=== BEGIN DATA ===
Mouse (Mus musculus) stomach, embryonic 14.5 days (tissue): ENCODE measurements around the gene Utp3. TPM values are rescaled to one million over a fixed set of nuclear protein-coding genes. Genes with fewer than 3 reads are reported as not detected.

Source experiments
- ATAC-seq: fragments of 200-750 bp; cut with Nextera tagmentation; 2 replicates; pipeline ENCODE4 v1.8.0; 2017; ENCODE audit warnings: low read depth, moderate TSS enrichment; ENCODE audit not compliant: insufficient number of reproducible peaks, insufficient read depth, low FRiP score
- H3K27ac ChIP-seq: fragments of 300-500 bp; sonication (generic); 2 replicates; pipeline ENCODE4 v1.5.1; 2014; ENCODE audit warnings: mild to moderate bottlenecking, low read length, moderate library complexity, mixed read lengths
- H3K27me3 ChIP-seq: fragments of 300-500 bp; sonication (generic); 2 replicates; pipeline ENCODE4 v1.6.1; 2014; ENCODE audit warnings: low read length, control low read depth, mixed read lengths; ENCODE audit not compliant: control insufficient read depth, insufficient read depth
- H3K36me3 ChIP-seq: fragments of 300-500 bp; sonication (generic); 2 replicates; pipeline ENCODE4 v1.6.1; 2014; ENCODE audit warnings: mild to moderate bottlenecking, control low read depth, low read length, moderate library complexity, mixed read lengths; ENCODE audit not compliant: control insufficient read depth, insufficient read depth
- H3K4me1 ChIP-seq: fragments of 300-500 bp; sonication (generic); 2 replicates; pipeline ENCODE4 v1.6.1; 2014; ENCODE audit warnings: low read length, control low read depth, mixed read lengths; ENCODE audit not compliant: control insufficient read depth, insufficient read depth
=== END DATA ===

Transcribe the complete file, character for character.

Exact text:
Mouse (Mus musculus) stomach, embryonic 14.5 days (tissue): ENCODE measurements around the gene Utp3. TPM values are rescaled to one million over a fixed set of nuclear protein-coding genes. Genes with fewer than 3 reads are reported as not detected.

Source experiments
- ATAC-seq: fragments of 200-750 bp; cut with Nextera tagmentation; 2 replicates; pipeline ENCODE4 v1.8.0; 2017; ENCODE audit warnings: low read depth, moderate TSS enrichment; ENCODE audit not compliant: insufficient number of reproducible peaks, insufficient read depth, low FRiP score
- H3K27ac ChIP-seq: fragments of 300-500 bp; sonication (generic); 2 replicates; pipeline ENCODE4 v1.5.1; 2014; ENCODE audit warnings: mild to moderate bottlenecking, low read length, moderate library complexity, mixed read lengths
- H3K27me3 ChIP-seq: fragments of 300-500 bp; sonication (generic); 2 replicates; pipeline ENCODE4 v1.6.1; 2014; ENCODE audit warnings: low read length, control low read depth, mixed read lengths; ENCODE audit not compliant: control insufficient read depth, insufficient read depth
- H3K36me3 ChIP-seq: fragments of 300-500 bp; sonication (generic); 2 replicates; pipeline ENCODE4 v1.6.1; 2014; ENCODE audit warnings: mild to moderate bottlenecking, control low read depth, low read length, moderate library complexity, mixed read lengths; ENCODE audit not compliant: control insufficient read depth, insufficient read depth
- H3K4me1 ChIP-seq: fragments of 300-500 bp; sonication (generic); 2 replicates; pipeline ENCODE4 v1.6.1; 2014; ENCODE audit warnings: low read length, control low read depth, mixed read lengths; ENCODE audit not compliant: control insufficient read depth, insufficient read depth